DRC: 'A cause for grave concern'

Former Nigerian president Olusegun Obasanjo urged the Democratic Republic of Congo (DRC) president on Monday to talk with Tutsi rebel leader General Laurent Nkunda to prevent the conflict in eastern DRC from escalating into a new war.

Obasanjo, United Nations secretary general Ban Ki-moon’s special peace envoy for the DRC, spoke to reporters after briefing Ban on his mediation efforts.

He said Nkunda had presented three main demands—direct talks with the Congolese government, protection of minorities, and integration of his soldiers and administrators in rebel-controlled areas into the Congolese army and government.

“He has made demands that I do not consider outrageous,” Obasanjo said, adding that DRC President Joseph Kabila’s government could meet Nkunda to “iron out” details.

“The government of the Democratic Republic of the Congo is not averse to such a dialogue,” he said.

After weeks of fighting, Nkunda’s Tutsi rebels last week pulled back from some positions in North Kivu province. Nkunda declared a truce in late October, when he halted his advance on the provincial capital, Goma, leading to relative calm.

Obasanjo, who has met with Nkunda, Kabila and leaders of Angola and Rwanda, was asked by reporters if the Congolese president had withdrawn his objections to holding any kind of direct talks with the Tutsi rebel leader.

“He did not say he will not talk,” Obasanjo said.

Obasanjo said his next round of talks with key players in the DRC crisis would focus on arranging a meeting between the Congolese government and Nkunda’s rebels.

Rampant rights abuses
Separately, Ban’s office said in a new report obtained by Reuters that government soldiers and rebels in DRC had committed serious human right abuses, calling the situation in the vast central African state “a cause for grave concern”.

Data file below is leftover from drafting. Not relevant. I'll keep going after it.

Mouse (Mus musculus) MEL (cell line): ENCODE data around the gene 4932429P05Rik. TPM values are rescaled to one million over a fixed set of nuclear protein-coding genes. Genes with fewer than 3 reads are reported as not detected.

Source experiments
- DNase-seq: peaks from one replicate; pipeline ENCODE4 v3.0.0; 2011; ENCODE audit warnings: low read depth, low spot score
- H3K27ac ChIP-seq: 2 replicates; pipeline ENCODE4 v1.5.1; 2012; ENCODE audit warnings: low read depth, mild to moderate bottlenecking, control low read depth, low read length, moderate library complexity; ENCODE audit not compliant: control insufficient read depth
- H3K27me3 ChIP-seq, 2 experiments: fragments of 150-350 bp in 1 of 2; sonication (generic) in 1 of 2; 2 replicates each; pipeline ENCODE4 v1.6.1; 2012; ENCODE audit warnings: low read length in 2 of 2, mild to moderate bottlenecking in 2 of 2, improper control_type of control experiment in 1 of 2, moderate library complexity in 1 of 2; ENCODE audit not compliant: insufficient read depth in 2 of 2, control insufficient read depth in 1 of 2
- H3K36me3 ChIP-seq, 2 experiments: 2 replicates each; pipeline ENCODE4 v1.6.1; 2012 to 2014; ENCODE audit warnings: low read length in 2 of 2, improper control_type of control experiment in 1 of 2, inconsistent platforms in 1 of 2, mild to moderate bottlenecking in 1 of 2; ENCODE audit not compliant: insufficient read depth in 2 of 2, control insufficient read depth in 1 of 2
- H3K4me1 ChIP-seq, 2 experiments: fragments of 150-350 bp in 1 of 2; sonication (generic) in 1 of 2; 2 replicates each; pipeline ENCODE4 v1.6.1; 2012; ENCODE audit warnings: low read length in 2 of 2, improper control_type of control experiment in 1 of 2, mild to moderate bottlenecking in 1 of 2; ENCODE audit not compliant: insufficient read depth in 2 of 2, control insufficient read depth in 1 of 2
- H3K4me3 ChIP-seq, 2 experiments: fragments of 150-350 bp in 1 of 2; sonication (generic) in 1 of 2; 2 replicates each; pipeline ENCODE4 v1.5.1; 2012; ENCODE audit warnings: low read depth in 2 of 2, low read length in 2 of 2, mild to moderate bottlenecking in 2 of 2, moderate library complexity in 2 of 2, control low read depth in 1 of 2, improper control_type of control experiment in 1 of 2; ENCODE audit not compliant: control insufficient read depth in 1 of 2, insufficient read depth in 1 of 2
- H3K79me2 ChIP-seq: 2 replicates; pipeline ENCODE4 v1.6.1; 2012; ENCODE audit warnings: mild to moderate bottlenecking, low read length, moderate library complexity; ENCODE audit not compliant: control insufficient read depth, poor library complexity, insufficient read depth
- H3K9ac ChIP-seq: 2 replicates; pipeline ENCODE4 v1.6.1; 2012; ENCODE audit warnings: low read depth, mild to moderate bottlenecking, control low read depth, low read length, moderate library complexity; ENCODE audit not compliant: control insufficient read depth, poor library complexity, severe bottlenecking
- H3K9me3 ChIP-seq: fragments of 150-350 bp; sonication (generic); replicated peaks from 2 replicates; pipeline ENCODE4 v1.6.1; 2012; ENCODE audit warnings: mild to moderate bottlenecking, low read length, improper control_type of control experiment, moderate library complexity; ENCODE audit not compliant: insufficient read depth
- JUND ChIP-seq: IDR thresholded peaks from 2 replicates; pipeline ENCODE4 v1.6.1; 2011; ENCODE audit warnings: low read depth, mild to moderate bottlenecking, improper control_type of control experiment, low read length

Details of the report, prepared for the UN Security Council, emerged as New York-based Human Rights Watch said abuses against civilians were continuing on both sides of the east DRC frontlines despite a lull in fighting that had displaced a quarter of a million people.

Ban’s report said elements of the Congolese army and national police were responsible for many serious violations like arbitrary executions, rape, torture and cruel, inhuman and degrading treatment earlier this year.

Last week, the council approved an increase of 3 000 troops and police in the UN peacekeeping mission in DRC, bringing the biggest such UN force in the world to 20 000. The aim is to prevent the North Kivu conflict from escalating into a wider war.

The UN report said rebels, including Nkunda’s National Congress for the Defence of the People, and Rwandan Hutu fighters accused of participating in Rwanda’s 1994 genocide, had “perpetrated serious human rights abuses with impunity”.

Abuses included “mass killings, torture, abductions, forced recruitment of children, forced displacement and destruction of [refugee] camps, forced labour, sexual violence”.

It also accused Congolese national civilian and military intelligence services of arbitrary arrests and detentions followed by “torture and extortion.”

It said members of DRC’s security forces, politicians and government officials had targeted journalists and human rights activists, some of whom were threatened and arrested.—Reuters

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